Things get interesting when polymorphism comes in. The composition operator in Haskell proves a very simple theorem.

```
(.) :: (b -> c) -> (a -> b) -> (a -> c)
(.) f g x = f (g x)
```

The type is, actually, `forall a b c. (b -> c) -> (a -> b) -> (a -> c)`

, to be a bit verbose, which says, logically speaking, for all propositions `a, b`

and `c`

, if from `a`

, `b`

can be proven, and if from `b`

, `c`

can be proven, then from `a`

, `c`

can be proven (the program says how to go about proving: just compose the given proofs!)

## Negation

Of course, there's not much you can do with just truth. `forall b. a -> b`

says that given `a`

, we can infer anything. Therefore we will take `forall b. a -> b`

as meaning `not a`

. Given this, we can prove several more of the axioms of logic.

```
type Not x = (forall a. x -> a)
doubleNegation :: x -> Not (Not x)
doubleNegation k pr = pr k
contraPositive :: (a -> b) -> (Not b -> Not a)
contraPositive fun denyb showa = denyb (fun showa)
deMorganI :: (Not a, Not b) -> Not (Either a b)
deMorganI (na, _) (Left a) = na a
deMorganI (_, nb) (Right b) = nb b
deMorganII :: Either (Not a) (Not b) -> Not (a,b)
deMorganII (Left na) (a, _) = na a
deMorganII (Right nb) (_, b) = nb b
```

## Type classes

A type class in Haskell is a proposition *about* a type.

```
class Eq a where
(==) :: a -> a -> Bool
(/=) :: a -> a -> Bool
```

means, logically, there is a type `a`

for which the type `a -> a -> Bool`

is inhabited, or, from `a`

it can be proved that `a -> a -> Bool`

(the class promises two different proofs for this, having names `==`

and `/=`

).
This proposition is of existential nature (not to be confused with existential type). A proof for this proposition (that there is a type that conforms to the specification) is (obviously) a set of proofs of the advertised proposition (an implementation), by an `instance`

declaration:

```
instance Eq Bool where
True == True = True
False == False = True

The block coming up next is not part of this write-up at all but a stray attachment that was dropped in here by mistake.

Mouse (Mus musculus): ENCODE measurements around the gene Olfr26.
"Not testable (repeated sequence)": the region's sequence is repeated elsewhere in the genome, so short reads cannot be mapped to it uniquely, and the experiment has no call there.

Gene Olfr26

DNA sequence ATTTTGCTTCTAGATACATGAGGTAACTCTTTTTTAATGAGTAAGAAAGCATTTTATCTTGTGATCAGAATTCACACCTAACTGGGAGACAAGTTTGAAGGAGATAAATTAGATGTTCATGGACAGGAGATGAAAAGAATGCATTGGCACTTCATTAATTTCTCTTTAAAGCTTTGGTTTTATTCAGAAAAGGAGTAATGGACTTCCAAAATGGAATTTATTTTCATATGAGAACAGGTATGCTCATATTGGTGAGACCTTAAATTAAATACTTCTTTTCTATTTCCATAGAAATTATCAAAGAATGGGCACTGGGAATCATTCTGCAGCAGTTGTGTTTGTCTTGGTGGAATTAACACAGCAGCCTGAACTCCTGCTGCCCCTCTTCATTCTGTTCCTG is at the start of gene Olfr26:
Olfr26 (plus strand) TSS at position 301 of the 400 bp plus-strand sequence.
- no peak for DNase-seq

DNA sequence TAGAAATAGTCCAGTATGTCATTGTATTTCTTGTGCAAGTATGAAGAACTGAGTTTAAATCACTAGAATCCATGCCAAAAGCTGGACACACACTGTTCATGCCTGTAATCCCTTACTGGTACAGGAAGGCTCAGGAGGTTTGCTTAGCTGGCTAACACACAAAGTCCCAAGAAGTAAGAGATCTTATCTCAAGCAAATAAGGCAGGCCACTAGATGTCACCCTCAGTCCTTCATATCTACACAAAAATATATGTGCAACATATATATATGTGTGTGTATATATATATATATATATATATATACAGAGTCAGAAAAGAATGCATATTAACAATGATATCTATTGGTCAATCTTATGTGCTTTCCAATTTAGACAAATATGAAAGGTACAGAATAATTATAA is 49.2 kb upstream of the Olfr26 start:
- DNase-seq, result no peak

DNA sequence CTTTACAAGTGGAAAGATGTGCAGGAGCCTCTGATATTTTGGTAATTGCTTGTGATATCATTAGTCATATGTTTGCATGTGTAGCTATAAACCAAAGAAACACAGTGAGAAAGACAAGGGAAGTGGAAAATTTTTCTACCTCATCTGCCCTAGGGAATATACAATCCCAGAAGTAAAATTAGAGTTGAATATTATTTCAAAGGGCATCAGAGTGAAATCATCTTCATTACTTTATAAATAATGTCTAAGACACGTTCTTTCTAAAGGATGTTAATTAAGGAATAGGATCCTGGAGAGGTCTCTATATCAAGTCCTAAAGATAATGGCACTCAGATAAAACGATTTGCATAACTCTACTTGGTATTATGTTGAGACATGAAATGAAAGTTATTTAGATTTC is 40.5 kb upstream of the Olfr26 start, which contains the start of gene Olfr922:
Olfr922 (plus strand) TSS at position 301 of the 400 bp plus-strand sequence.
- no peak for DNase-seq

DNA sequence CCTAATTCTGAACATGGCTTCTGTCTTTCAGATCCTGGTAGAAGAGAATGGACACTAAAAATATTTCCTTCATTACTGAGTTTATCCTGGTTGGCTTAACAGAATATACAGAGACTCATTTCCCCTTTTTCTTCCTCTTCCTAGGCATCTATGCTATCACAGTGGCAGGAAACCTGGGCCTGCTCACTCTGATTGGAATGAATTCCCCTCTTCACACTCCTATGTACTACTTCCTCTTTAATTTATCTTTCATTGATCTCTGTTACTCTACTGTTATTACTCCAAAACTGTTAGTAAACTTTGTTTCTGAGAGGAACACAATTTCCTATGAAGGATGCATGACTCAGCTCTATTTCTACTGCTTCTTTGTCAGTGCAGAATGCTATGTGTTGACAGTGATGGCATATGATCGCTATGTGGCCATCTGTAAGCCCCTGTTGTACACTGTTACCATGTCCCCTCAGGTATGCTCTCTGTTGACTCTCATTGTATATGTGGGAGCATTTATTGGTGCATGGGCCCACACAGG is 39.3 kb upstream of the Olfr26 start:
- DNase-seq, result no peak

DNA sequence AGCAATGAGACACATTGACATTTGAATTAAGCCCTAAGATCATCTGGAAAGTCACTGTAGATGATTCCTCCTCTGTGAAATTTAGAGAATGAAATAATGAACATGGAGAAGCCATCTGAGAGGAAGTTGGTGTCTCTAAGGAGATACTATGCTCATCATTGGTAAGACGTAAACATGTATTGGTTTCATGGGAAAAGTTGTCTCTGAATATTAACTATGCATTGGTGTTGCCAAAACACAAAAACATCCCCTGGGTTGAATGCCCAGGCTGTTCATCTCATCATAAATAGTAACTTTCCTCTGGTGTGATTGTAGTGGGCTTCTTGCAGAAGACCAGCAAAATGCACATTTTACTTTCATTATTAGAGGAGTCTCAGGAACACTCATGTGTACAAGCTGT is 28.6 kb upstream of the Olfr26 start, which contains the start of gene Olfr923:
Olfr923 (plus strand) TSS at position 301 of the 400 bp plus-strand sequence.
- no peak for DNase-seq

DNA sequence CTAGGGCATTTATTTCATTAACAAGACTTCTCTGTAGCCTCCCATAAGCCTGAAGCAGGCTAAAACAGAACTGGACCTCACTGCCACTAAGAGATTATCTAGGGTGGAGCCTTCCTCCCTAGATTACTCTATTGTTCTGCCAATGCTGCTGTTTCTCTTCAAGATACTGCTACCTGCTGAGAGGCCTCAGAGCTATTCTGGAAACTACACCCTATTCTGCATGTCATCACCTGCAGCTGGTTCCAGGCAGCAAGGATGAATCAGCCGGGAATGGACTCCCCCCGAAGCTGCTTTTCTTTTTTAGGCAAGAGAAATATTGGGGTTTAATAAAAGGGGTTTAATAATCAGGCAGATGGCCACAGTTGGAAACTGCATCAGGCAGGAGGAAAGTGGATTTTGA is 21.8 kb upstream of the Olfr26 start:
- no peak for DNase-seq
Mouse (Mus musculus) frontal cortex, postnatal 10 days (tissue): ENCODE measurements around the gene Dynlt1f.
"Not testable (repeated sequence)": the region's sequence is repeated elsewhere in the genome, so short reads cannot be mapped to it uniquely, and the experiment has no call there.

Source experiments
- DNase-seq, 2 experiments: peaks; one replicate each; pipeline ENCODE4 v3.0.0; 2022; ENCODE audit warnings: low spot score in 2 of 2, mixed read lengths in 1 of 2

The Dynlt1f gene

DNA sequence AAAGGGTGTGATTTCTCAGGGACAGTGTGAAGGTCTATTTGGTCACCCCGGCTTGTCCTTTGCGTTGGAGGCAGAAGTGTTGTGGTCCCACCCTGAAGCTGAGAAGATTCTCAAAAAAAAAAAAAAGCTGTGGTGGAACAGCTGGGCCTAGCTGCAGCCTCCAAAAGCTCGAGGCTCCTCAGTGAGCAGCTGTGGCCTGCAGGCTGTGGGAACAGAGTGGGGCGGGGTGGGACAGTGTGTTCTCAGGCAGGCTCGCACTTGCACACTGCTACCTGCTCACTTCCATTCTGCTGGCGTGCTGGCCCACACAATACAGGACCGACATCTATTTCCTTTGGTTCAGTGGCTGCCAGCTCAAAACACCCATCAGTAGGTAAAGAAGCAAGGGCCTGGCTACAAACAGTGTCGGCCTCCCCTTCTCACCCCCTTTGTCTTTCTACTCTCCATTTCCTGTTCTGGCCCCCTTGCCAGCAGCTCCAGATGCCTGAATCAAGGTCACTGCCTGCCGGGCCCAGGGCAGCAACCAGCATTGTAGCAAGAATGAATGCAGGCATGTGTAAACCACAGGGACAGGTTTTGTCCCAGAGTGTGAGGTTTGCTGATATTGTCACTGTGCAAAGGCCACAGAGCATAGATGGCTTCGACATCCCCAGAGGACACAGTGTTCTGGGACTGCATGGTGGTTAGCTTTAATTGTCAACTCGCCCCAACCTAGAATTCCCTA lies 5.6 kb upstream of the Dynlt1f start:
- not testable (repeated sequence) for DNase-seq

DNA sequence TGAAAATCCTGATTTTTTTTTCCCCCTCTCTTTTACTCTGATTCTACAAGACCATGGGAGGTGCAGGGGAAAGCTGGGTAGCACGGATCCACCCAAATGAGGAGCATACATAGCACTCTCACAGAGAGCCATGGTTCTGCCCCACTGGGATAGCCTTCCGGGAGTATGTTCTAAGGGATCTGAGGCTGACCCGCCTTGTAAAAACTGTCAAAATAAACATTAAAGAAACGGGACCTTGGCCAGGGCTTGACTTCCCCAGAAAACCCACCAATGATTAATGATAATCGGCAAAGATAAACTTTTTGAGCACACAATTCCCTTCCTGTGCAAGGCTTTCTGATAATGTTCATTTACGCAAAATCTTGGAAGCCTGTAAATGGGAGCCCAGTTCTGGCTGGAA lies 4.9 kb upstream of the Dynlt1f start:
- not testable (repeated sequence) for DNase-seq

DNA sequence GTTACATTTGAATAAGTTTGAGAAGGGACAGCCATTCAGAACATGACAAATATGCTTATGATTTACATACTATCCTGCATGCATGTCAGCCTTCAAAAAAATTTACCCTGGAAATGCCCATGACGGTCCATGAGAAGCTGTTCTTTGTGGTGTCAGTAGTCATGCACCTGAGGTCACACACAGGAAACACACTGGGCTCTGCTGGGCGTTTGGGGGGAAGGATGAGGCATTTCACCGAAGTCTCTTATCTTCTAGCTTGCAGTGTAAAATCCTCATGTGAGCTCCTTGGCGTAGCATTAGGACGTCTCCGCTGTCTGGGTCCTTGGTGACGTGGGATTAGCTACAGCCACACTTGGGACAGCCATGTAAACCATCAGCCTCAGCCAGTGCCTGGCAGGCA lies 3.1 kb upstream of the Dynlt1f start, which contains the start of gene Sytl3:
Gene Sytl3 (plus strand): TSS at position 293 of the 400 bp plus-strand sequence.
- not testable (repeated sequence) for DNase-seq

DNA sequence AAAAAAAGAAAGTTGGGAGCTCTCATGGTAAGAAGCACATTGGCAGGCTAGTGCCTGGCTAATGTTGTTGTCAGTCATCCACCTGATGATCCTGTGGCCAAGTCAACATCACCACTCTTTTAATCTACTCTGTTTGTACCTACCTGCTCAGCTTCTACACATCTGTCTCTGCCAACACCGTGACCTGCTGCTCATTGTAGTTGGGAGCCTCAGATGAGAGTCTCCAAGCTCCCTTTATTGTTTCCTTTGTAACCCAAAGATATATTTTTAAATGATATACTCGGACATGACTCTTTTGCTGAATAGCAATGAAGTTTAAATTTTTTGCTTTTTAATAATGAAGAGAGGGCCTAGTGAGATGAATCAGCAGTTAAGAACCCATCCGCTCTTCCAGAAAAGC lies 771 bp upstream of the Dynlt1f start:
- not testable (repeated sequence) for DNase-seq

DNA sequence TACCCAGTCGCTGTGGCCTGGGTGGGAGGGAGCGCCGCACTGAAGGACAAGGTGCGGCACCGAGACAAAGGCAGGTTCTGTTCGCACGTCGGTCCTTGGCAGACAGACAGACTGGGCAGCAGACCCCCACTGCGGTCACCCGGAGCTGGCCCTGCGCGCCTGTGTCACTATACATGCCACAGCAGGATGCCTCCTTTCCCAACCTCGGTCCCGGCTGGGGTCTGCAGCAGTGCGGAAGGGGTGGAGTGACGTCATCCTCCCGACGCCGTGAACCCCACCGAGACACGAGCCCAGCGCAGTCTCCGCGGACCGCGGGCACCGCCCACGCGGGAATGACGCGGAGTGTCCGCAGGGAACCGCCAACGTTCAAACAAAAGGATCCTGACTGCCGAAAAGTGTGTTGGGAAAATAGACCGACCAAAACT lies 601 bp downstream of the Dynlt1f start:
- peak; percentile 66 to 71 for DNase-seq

_ == _ = False
(/=) a b = not (a == b)
```

A not-so-efficient sort implementation would be:

```
sort [] = []
sort (x : xs) = sort lower ++ [x] ++ sort higher
where (lower,higher) = partition (< x) xs
```

Haskell infers its type to be `forall a. (Ord a) => [a] -> [a]`

. It means, if a type `a`

satisfies the proposition about propositions `Ord`

(that is, has an ordering defined, as is necessary for comparison), then `sort`

is a proof of `[a] -> [a]`

. For this to work, somewhere, it should be proved (that is, the comparison functions defined) that `Ord a`

is true.

## Multi-parameter type classes

Haskell makes frequent use of multiparameter type classes. Type classes constitute a Prolog-like logic language, and multiparameter type classes define a relation between types.

### Functional dependencies

These type level functions are set-theoretic. That is, `class TypeClass a b | a -> b`

defines a relation between types `a`

and `b`

, and requires that there would not be different instances of `TypeClass a b`

and `TypeClass a c`

for different `b`

and `c`

, so that, essentially, `b`

can be inferred as soon as `a`

is known. This is precisely functions as relations as prescribed by set theory.

## Indexed types

*(please someone complete this, should be quite interesting, I have no idea what it should look like logically)*